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Be a Better Husband by Bedtime

Caleb Mathis

9 mins

You can go to bed tonight a better husband than you were when you woke up.

It doesn’t involve buying a magic pill, joining a multi-level marketing scheme, or understanding how the hell you fold a fitted sheet. It’s a simple choice you can make today. And it’s as easy as A-B-C.

The secret to being a better husband is helping your wife chase down her dreams. No, not the recurring one about Daveed Diggs and a romantic sunset over the Pacific Ocean. I mean, the big goals she has for her life. What does she want to accomplish that she hasn’t yet? Write a novel? Enroll in that foreign language course? Run a marathon? Open that small business? Finally start eating whole foods? Learn to sew? Go backpacking across Europe?

Did you notice something missing from the list above? It was you. Can I tell you something that might be hard to hear? You’re not her dream. No doubt, you’re an amazing guy—a real catch, I’m sure. But living a happy little life as your happy little wife isn’t the culmination of her life’s aspirations.

I’m going to make a generalization here—by nature, and it won’t apply to everyone, so gimme some grace. But many couples I know (my own marriage included) live out of balance when it comes to dreams. The husband’s often get pursued, while the wife spends her time patiently waiting for her turn. She contents herself with establishing a home and calls that her dream. She focuses time and attention on raising children and gets told by culture that it should be her dream. She puts energy into deepening her relationships and uses that as a potential dream. All of those things are wonderful, needed, essential. But I don’t think they qualify as dreams. To me, a dream is something (a) you can’t achieve in an afternoon, (b) feels core to who you are as a person, and (c) primarily benefits you.

For as long as I can remember, I’ve dreamed of being a published author. My wife, early on in our marriage, read every single page of a manuscript I wrote. She gave me valuable feedback. She even agreed to us tapping into our savings to self-publish the thing. We might have sold 200 copies (that’s being generous). We didn’t make back our initial investment, but honestly, that wasn’t the goal. It was about me achieving a dream—it took me months to complete, writing is core to who I am as a person, and the primary beneficiary was me.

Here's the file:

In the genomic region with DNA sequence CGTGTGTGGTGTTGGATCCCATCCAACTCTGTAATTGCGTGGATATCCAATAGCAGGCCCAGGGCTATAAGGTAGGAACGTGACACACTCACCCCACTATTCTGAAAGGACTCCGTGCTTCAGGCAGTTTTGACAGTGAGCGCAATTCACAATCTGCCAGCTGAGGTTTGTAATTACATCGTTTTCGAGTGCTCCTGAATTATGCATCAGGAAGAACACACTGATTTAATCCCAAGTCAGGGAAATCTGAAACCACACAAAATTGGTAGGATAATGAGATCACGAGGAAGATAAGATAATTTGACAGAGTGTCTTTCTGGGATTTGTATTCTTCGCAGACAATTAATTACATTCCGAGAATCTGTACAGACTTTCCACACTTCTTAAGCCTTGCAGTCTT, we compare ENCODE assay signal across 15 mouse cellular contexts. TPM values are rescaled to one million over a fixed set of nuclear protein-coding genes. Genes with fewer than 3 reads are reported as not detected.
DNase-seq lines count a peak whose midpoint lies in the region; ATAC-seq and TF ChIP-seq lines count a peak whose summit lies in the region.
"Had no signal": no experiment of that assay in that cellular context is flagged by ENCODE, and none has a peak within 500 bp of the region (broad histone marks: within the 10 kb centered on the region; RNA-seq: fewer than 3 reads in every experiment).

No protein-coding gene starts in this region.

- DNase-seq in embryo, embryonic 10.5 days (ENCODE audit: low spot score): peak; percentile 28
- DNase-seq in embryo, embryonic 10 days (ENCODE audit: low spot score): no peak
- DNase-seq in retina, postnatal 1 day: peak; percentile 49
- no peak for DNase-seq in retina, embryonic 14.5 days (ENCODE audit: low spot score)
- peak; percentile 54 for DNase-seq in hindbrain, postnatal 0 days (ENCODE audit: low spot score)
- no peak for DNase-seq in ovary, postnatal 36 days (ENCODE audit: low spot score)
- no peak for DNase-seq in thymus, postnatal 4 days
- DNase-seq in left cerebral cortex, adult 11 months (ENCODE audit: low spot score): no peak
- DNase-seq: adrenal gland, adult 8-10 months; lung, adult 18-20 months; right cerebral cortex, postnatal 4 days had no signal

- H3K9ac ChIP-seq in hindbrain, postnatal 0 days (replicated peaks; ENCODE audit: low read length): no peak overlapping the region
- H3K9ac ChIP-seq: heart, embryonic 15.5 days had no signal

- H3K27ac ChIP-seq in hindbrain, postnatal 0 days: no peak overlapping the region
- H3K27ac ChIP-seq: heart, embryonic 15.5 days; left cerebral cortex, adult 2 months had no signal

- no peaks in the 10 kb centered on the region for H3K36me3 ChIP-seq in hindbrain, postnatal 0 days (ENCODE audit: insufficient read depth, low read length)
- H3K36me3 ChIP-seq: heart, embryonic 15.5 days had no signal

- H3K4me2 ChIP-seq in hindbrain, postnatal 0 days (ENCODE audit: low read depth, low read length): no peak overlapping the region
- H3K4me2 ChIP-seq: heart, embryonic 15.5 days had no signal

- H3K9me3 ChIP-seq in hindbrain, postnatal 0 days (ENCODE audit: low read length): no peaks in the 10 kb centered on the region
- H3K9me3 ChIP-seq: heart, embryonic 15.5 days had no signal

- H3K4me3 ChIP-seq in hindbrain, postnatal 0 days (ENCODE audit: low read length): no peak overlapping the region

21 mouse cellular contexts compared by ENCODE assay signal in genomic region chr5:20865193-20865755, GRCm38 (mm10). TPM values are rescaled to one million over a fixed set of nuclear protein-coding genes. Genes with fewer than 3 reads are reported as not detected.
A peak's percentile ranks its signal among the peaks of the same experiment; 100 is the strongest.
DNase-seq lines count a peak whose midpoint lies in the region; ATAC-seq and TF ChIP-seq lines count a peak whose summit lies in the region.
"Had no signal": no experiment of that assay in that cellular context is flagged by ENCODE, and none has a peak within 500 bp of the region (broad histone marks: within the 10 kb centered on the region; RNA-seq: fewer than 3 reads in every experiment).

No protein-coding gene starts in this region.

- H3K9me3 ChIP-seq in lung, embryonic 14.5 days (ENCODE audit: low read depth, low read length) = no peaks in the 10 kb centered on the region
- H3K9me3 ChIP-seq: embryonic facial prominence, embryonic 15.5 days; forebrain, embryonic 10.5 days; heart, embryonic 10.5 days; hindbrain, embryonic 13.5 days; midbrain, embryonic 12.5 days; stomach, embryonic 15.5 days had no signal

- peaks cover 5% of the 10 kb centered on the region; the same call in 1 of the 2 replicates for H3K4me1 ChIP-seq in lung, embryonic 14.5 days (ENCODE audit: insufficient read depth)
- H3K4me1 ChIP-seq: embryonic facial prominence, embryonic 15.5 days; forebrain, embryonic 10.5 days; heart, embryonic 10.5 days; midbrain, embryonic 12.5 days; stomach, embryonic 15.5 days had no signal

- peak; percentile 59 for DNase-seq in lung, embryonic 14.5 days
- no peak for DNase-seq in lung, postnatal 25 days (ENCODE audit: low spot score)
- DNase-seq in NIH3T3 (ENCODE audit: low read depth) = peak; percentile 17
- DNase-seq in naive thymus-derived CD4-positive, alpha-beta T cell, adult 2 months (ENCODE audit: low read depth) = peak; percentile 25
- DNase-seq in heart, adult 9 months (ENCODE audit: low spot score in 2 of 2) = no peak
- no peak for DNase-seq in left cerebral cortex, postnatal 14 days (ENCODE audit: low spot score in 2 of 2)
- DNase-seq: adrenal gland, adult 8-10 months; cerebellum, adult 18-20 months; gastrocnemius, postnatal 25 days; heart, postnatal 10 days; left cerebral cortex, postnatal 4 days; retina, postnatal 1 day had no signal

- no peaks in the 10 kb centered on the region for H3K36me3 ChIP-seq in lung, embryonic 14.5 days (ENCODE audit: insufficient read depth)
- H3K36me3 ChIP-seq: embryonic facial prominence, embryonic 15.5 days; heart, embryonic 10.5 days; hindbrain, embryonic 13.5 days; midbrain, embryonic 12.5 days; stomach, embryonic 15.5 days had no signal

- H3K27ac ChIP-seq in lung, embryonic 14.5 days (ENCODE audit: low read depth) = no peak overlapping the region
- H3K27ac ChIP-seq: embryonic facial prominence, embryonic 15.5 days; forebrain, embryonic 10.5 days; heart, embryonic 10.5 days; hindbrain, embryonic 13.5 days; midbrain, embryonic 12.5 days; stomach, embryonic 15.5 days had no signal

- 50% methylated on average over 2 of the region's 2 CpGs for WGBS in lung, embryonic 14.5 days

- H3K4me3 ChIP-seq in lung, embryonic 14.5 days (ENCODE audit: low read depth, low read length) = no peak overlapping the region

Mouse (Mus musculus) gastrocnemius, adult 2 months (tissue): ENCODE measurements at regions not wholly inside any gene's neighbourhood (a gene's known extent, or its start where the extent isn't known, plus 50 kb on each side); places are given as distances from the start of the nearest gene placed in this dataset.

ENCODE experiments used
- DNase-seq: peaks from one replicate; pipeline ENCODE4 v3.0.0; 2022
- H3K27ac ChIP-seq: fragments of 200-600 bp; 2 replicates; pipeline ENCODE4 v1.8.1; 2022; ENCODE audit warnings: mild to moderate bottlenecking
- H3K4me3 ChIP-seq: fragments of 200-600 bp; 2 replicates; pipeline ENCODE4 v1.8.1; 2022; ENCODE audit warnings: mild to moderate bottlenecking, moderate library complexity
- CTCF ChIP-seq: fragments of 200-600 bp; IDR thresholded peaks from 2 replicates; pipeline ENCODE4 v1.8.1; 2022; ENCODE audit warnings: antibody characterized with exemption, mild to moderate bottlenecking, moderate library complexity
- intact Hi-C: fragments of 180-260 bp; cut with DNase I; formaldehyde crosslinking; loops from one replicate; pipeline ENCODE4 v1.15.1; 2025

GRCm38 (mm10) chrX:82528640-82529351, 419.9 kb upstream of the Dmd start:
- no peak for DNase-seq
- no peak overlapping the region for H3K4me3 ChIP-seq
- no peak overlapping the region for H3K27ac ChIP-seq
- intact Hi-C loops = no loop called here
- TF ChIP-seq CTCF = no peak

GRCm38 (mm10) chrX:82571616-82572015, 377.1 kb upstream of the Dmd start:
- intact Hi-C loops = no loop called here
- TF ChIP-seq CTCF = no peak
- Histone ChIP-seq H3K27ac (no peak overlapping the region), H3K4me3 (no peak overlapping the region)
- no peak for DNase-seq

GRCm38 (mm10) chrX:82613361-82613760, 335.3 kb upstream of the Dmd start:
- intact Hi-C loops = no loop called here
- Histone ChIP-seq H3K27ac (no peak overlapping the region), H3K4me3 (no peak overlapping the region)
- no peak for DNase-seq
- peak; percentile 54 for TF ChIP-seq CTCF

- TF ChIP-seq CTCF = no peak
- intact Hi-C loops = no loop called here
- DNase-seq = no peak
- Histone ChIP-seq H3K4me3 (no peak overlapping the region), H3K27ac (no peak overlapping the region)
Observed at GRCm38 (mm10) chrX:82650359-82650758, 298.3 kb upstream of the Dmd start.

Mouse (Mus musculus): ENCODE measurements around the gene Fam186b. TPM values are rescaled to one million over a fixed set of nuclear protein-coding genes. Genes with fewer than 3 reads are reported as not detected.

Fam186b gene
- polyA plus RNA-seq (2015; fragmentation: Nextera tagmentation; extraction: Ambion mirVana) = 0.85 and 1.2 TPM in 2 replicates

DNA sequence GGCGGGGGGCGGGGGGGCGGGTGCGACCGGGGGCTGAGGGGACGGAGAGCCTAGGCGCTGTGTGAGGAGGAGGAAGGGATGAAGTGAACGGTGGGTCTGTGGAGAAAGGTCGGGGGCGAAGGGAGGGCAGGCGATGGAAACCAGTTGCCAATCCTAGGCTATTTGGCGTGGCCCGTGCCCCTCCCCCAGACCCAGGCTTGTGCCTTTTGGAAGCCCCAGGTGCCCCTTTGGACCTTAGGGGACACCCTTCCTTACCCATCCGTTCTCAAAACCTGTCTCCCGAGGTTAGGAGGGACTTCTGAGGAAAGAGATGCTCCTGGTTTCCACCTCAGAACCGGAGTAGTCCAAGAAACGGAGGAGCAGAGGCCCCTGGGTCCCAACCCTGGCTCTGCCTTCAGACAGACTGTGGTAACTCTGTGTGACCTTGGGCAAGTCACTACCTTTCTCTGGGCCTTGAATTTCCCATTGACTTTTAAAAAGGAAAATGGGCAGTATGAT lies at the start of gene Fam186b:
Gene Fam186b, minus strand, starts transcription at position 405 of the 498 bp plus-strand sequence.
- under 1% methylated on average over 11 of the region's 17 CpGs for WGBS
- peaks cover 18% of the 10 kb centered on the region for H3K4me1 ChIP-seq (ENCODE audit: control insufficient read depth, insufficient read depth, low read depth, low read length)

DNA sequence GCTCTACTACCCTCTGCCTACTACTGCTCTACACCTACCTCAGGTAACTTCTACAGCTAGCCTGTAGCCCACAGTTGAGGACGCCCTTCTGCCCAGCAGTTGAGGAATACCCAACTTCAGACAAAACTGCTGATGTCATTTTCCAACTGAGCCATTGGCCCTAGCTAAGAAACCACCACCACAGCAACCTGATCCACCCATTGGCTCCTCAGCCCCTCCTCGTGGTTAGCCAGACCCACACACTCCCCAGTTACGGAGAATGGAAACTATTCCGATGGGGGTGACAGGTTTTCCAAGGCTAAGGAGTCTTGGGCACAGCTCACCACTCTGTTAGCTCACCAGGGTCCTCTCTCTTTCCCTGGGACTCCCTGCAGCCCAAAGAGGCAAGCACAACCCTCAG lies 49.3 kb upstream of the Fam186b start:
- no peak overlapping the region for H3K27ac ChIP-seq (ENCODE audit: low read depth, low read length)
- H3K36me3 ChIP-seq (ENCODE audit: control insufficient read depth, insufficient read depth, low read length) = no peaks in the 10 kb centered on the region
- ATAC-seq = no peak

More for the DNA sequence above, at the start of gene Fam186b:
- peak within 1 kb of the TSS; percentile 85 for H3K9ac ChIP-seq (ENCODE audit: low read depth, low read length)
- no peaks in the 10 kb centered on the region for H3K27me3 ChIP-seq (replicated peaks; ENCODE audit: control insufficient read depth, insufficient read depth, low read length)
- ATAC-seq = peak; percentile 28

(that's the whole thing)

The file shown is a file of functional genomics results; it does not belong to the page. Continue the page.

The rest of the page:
But what about my wife’s dreams, you ask? I’m ashamed to say, they’ve been mostly put on the shelf. We’re in the throes of parenthood, with three kids ages five and under. Most days, my wife is content to get all the kids fed and in bed before she collapses from exhaustion. And, I might add, we don’t live a Leave It To Beaver gender-segregated lifestyle. I do breakfast every morning, the dishes a few times each day, the trash, and bathtime with the kids. She prepares meals, does laundry, and homeschools our little ones. We’re all in this thing together. We share chores. We share finances. We share decision-making. But, somehow, her dreams have fallen through the cracks.

That’s why, every morning for the past month, I’m awake with the sunrise and sweating through a women’s video workout. (It’s kicking my ass, by the way, thanks for asking.) That’s why I’m eating only whole foods, practicing intermittent fasting, and drinking enough water to float a barge. One of my wife’s dreams is for our family to be as healthy as possible. She cares about what we eat—I’d rather be eating Skyline Chili right now. She cares about fitness—again, Skyline. She cares about how much sleep we get—the Skyline down the road from us is open till midnight on weekends! Amazing!

My wife has other dreams, of course. She wants to own a bed and breakfast someday. She’d like to learn to sew. She has aspirations to write a book. She wants to travel the world with our kids. I love each of those ideas, but we had to start somewhere. Trapped inside our home (#thanksCOVID), we pulled the trigger on finally getting healthy. And let me tell you, it ain’t easy. There was a financial investment in workout equipment, online coaches, and real food. (Seriously, why are Doritos cheaper than carrots? That literally doesn’t make sense.) It costs me real effort to complete the workouts. It takes commitment to reach for fresh fruit instead of Fruity Pebbles. But it’s worth it to throw our focus behind something she is so passionate about. And, by the way, I feel much healthier, and I’m peeing my dad-bod away. Win-win.

Focusing on your spouse’s big goals and dreams isn’t a novel idea. It’s right there, in the pages of the Bible. Paul, an early church leader, wrote, “Do nothing from selfish ambition or conceit, but in humility count others more significant than yourselves.” All of our marriages would be served if we could commit to doing that, not only in the big things, but in the everyday tasks, conversations, and subtle details of life.